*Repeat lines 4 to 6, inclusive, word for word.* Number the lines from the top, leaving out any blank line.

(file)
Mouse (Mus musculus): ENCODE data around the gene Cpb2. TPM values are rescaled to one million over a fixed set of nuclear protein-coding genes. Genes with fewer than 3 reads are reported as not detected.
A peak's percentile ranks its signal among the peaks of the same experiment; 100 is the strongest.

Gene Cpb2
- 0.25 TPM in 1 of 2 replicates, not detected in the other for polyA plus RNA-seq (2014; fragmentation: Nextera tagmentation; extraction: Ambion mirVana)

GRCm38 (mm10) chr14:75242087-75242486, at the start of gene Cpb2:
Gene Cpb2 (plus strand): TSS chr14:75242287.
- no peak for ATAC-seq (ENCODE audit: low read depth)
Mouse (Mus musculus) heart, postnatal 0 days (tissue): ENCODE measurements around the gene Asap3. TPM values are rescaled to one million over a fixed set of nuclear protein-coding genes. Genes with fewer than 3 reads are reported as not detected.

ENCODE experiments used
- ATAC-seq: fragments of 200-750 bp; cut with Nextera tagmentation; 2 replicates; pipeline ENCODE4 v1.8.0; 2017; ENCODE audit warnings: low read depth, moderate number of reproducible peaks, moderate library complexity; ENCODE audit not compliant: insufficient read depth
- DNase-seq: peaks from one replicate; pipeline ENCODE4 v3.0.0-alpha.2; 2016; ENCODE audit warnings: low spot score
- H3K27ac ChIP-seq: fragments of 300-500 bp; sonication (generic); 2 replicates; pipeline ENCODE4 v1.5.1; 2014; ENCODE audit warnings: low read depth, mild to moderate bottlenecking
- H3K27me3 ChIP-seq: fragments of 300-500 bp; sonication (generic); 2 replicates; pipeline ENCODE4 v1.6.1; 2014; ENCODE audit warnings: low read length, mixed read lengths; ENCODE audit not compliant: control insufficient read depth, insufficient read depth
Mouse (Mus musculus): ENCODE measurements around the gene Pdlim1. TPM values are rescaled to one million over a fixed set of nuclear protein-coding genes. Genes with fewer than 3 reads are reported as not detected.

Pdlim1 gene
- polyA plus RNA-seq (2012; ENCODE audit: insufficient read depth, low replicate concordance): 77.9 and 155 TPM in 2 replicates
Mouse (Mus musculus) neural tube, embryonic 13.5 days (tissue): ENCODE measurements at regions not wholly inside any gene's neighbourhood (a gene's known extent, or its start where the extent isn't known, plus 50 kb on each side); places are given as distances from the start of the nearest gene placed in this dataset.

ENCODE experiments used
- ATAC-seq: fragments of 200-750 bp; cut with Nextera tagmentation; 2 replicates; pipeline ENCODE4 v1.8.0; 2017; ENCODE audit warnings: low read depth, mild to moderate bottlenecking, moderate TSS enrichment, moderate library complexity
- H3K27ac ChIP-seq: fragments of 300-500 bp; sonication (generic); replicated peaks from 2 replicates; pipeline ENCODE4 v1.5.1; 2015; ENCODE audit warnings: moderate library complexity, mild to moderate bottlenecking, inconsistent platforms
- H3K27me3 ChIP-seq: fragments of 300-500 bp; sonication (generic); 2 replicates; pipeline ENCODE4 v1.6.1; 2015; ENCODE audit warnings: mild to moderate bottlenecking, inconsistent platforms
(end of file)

- 0.25 TPM in 1 of 2 replicates, not detected in the other for polyA plus RNA-seq (2014; fragmentation: Nextera tagmentation; extraction: Ambion mirVana)

GRCm38 (mm10) chr14:75242087-75242486, at the start of gene Cpb2:
Gene Cpb2 (plus strand): TSS chr14:75242287.